Skip to main content.

How to Choose a Sunscreen

Sunscreen helps to protect your skin from sunburn, early skin aging and skin cancer. Everyone should use sunscreen because anyone can get skin cancer, regardless of age, gender or race.

The American Academy of Dermatology (AAD) says you should read the label on sunscreen products and use only those that offer:

  • Broad-spectrum coverage (label may say "broad spectrum," "protects against UVA/UVB" or "UVA/UVB protection").
  • SPF of 30 or higher.
  • Water resistance.

Follow these helpful tips related to sunscreen:

  • Apply sunscreen 15 minutes prior to going outside.
  • Use enough product to cover all skin that clothing will not cover. Most adults need about 1 ounce — or enough to fill a shot glass — to fully cover their body.
  • Reapply sunscreen every two hours when outdoors or immediately after swimming or sweating, according to the directions on the bottle.
  • For those with sensitive skin, look for mineral sunscreens that contain zinc oxide and/or titanium dioxide in their ingredients.

The kind of sunscreen you use is a matter of personal choice and may vary depending on the area of the body to be protected. Available sunscreen options include lotions, creams, gels, ointments, wax sticks and sprays.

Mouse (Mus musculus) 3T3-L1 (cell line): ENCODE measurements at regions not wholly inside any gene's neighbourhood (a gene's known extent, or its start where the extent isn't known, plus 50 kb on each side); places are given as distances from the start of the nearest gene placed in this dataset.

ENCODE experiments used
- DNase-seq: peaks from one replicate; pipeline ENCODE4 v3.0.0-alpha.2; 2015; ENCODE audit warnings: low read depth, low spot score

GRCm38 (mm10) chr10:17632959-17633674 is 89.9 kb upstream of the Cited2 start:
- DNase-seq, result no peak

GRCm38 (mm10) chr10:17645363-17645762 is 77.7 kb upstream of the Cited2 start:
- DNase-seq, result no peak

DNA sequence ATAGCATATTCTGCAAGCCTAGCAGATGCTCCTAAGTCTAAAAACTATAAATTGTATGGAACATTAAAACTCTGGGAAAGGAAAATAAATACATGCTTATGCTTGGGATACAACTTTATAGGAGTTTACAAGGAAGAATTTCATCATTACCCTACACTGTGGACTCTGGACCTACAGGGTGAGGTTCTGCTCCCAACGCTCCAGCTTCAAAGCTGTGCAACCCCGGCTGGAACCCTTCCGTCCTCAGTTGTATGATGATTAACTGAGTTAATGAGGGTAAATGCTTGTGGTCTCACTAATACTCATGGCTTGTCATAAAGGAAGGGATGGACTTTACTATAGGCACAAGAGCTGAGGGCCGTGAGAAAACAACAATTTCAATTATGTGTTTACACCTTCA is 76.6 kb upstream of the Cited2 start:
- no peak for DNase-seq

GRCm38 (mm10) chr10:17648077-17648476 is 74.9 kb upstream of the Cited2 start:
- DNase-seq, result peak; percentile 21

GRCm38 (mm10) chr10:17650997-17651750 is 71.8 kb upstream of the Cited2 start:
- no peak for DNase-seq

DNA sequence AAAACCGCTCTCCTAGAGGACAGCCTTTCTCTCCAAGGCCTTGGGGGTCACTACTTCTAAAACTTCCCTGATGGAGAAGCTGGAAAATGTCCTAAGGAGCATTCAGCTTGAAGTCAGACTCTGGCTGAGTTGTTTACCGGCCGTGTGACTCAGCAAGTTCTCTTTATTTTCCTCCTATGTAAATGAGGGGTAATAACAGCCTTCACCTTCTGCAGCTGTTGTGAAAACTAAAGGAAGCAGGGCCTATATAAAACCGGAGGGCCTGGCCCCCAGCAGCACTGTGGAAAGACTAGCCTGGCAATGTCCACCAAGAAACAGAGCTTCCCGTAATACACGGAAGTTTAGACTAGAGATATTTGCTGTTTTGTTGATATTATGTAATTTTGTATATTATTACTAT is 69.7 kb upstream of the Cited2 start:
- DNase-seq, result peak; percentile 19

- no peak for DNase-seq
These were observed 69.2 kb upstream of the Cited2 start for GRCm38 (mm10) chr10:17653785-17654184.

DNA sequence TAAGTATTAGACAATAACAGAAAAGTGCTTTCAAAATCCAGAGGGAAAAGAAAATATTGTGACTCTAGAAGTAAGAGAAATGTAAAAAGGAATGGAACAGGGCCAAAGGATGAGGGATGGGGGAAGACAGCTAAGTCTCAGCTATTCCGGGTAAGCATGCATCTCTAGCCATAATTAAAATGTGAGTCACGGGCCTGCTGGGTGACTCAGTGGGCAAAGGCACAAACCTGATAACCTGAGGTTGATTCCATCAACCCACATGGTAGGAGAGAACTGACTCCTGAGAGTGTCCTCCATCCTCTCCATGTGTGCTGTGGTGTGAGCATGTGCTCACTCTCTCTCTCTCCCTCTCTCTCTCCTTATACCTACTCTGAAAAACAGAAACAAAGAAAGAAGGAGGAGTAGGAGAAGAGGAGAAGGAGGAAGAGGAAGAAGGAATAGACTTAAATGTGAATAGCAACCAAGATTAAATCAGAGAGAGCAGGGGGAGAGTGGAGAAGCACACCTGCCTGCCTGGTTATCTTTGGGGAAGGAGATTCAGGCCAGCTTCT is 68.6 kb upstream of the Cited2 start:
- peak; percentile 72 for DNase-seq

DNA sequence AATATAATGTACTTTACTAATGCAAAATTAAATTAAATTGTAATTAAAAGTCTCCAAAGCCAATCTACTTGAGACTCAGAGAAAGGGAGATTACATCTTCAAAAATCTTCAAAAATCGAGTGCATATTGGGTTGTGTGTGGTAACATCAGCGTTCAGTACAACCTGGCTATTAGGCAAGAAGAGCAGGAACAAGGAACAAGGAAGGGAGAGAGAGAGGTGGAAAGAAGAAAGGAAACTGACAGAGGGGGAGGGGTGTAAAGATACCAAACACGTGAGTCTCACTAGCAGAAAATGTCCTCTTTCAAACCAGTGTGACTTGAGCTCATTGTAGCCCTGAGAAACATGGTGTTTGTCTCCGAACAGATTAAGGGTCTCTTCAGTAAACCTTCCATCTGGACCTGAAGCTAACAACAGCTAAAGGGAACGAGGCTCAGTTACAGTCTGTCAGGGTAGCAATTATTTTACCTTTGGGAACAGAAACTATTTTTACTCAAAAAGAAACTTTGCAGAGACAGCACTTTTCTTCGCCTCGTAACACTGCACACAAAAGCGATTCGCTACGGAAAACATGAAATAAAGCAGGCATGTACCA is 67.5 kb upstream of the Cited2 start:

Sprays are sometimes preferred since they are easy to apply. However, their coverage and ability to stay on your skin isn’t as effective as well as creams, lotions or gels. Make sure to use enough of these products to thoroughly cover all exposed skin. Do not inhale these products or apply near heat, open flame or while smoking. According to the AAD, current FDA regulations on testing and standardization do not pertain to spray sunscreens. The agency continues to evaluate these products to ensure safety and effectiveness.

There also are sunscreens made for specific purposes, such as for sensitive skin and babies.  

While sunscreen is important, it alone cannot fully protect you. Dermatologists recommend taking the following steps to protect your skin:

  • Seek shade when appropriate and avoid the sun when it’s strongest between 10 a.m. and 2 p.m.
  • Wear a lightweight long-sleeved shirt, pants, a wide-brimmed hat and sunglasses, when possible.
  • Use extra caution near water, snow and sand as they reflect the damaging rays of the sun, which can increase your chance of sunburn.
  • Get your vitamin D safely through a healthy diet or vitamin supplements as opposed to from the sun.
  • Avoid tanning beds and instead, use a self-tanning product. Don’t forget — you still need to wear sunscreen.

Early detection is key. Conduct regular skin checks and notice any new or changing, itching or bleeding on your skin. If you notice any new or changing skin lesions, it is best to get these checked by a dermatologist as soon as possible.

Online Dermatology Visits


Options to Request an Appointment

If your situation is an emergency, call 911.